The Supreme Court 6-3 decision Zorach v. Clauson (1952) upheld New York City’s “released time” policy that permitted public school children to leave campus during school hours to attend religious instruction and services. Justice William O. Douglas found that the policy violated neither the free exercise nor establishment clause of the First Amendment. This postcard, circa 1930-1945, urges parents to teach their children religion. (Image via Boston Public Library, public domain)
The Supreme Court 6-3 decision Zorach v. Clauson (1952) upheld New York City’s “released time” policy that permitted public school children to leave campus during school hours to attend religious instruction and services. Justice William O. Douglas found that the policy violated neither the free exercise nor establishment clause of the First Amendment.
New York allowed off-campus religious courses
During the 1940s New York developed a released time program that provided for religious courses to be taught off-campus, but no taxpayer money could be used to support the program, and the religious programs had to share attendance records with the public schools. Students without parental consent to attend such programs remained on campus. In 1948 the Court struck down a similar Illinois program in Illinois ex rel. McCollum v. Board of Education. The only significant differences between the New York and Illinois programs were that in the case of the Illinois program, the religious classes were taught on campus, and the school district superintendent approved the instructors.
Tessim Zorach and other parents and taxpayers, sued Commissioner of Public Education Andrew Clauson and the city school board. The litigants argued that, just as in McCollum, New York’s program pressured students to attend religious instruction, thus violating the First Amendment. The New York Court of Appeals rejected their claim.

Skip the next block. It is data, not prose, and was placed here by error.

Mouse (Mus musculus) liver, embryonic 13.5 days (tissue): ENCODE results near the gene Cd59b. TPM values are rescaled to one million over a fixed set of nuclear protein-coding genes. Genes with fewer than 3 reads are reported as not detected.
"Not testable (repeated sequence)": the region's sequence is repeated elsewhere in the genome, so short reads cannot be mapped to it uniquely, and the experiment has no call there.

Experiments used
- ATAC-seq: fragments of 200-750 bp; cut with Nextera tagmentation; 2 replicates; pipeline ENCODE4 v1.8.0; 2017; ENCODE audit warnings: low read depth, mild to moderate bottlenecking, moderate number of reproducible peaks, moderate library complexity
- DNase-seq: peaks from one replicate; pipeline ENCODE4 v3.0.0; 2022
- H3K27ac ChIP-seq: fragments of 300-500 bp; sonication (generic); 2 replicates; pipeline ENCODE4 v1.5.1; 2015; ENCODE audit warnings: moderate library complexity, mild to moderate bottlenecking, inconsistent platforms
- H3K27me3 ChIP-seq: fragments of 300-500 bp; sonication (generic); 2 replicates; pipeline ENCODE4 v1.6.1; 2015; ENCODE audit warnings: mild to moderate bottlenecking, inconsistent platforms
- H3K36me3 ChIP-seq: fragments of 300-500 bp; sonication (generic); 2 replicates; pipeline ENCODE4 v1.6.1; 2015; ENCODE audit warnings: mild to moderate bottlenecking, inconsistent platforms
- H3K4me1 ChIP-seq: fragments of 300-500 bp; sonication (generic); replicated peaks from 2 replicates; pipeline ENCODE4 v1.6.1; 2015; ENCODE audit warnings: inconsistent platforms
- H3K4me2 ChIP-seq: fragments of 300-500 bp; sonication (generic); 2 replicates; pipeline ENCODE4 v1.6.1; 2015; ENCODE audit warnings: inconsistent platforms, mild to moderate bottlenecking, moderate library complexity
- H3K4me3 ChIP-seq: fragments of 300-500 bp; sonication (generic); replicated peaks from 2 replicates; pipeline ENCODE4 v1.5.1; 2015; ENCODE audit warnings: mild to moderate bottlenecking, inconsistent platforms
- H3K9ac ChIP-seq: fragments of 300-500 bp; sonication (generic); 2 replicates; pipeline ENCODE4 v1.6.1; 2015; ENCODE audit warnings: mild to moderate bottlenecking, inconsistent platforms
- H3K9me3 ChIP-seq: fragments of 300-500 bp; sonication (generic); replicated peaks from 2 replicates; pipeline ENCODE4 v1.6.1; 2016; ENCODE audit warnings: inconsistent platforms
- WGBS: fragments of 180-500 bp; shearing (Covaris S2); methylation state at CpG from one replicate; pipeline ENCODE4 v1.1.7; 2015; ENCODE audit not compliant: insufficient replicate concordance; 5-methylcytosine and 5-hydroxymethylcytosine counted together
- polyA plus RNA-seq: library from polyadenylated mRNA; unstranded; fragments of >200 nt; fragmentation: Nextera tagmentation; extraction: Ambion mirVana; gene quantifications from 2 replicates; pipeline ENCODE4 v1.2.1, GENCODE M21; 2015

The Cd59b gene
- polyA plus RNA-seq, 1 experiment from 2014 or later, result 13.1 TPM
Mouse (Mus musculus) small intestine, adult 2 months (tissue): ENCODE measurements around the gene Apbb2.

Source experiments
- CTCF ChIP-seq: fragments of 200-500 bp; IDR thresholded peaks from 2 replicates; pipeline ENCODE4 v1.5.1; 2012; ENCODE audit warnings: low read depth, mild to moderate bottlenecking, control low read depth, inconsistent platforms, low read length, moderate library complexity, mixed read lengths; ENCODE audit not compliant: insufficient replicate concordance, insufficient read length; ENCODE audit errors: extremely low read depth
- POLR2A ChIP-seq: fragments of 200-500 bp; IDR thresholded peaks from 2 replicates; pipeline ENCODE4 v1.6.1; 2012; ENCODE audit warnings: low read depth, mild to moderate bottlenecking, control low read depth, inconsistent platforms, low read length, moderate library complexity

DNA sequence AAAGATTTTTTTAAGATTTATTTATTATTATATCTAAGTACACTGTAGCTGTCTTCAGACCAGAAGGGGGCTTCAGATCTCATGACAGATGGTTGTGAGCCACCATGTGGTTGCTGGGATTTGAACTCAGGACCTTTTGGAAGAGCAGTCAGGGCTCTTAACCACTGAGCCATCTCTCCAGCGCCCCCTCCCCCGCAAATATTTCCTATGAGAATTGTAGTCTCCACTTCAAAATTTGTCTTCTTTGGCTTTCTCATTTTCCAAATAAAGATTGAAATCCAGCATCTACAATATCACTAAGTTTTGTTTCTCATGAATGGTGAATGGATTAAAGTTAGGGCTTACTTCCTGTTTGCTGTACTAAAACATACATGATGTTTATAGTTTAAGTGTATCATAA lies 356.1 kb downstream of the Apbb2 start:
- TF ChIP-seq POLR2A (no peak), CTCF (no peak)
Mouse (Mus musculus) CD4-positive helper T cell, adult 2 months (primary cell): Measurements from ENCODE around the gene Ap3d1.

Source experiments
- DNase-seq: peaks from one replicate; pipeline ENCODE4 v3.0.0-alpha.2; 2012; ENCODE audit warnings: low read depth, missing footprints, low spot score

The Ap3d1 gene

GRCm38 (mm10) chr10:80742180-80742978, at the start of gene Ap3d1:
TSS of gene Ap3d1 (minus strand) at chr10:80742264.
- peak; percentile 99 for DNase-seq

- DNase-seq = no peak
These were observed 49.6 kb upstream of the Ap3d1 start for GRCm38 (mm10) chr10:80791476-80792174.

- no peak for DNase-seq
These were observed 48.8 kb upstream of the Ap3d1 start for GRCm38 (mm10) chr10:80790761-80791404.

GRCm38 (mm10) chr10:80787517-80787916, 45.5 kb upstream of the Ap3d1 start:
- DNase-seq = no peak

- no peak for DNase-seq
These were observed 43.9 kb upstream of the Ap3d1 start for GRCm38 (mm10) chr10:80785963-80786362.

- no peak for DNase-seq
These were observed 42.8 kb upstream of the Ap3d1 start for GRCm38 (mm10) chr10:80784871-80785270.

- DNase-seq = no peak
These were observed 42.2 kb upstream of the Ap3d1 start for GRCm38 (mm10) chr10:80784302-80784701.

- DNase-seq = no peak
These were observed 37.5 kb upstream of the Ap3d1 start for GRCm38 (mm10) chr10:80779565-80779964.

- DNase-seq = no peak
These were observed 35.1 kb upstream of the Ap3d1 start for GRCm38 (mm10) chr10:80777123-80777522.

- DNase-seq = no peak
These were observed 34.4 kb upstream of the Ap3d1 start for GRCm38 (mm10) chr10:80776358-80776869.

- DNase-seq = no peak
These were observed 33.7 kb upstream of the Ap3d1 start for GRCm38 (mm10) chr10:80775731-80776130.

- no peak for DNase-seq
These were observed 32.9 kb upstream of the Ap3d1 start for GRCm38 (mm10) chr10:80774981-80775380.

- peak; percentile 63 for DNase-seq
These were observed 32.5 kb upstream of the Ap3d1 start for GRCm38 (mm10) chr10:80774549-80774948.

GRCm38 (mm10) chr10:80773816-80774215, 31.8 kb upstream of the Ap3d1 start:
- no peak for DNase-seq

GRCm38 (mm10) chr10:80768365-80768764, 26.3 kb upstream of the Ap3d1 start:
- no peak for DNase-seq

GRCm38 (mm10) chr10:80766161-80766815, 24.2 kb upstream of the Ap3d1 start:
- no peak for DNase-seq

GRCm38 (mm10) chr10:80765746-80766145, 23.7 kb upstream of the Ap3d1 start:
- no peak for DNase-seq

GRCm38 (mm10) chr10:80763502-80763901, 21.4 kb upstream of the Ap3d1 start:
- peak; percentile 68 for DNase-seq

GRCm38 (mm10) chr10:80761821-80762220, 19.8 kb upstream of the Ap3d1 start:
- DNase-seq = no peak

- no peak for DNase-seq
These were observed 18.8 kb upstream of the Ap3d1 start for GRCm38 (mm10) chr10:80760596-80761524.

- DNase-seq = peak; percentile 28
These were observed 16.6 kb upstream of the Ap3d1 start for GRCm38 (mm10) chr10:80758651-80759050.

Justice Douglas’s majority opinion dismissed the free exercise claim by pointing out that the parents of the children in the released time program had given their permission. In a widely quoted statement, he disposed of the establishment clause issue by writing, “We are a religious people whose institutions presuppose a Supreme Being.” Accommodating people of faith who desire religious education “follows the best of our traditions” and “respects the religious nature of our people.” Justice Douglas believed that to do otherwise would demonstrate a callous indifference to religious beliefs and a preference for disbelief over belief.
Dissenters said program breached separation between church and state
Justices Hugo L. Black, Felix Frankfurter, and Robert H. Jackson dissented, writing that there were no significant difference between the programs in McCollum and Zorach. In both programs, children were either channeled into religious instruction or, in Justice Jackson’s words, consigned to a “temporary jail” if they stayed on campus. Either way the government coerced attendance. Justice Black wrote that both programs breached the wall of separation between church and state by injecting “force for prayer, hate for love, and persecution for persuasion” into “the sacred area of religious choice.”
Court said government should accommodate religious beliefs
Zorach was the first clear statement by the Court that government should recognize and accommodate the religious beliefs of its citizens. It was not until Sherbert v. Verner (1963), however, that the Court required government to accommodate religious beliefs. In 1990 Employment Division, Department of Human Resources of Oregon v. Smith modified Sherbert when the Court determined that the government did not have to make specific accommodations for religious beliefs in cases in which general criminal laws (in this case involving the ingesting of peyote) fell more heavily on members of one religion (in this instance, the Native American Church) more than others.
This article was originally published in 2009. Timothy J. O'Neill is Emeritus Professor and Holder of the Tower-Hester Chair in Politics at Southwestern University, Georgetown, Texas. He is the author of several articles on the First Amendment, concentrating on religious liberty and church/state relations, as well as teaching constitutional liberty courses for 40 years.Send Feedback on this article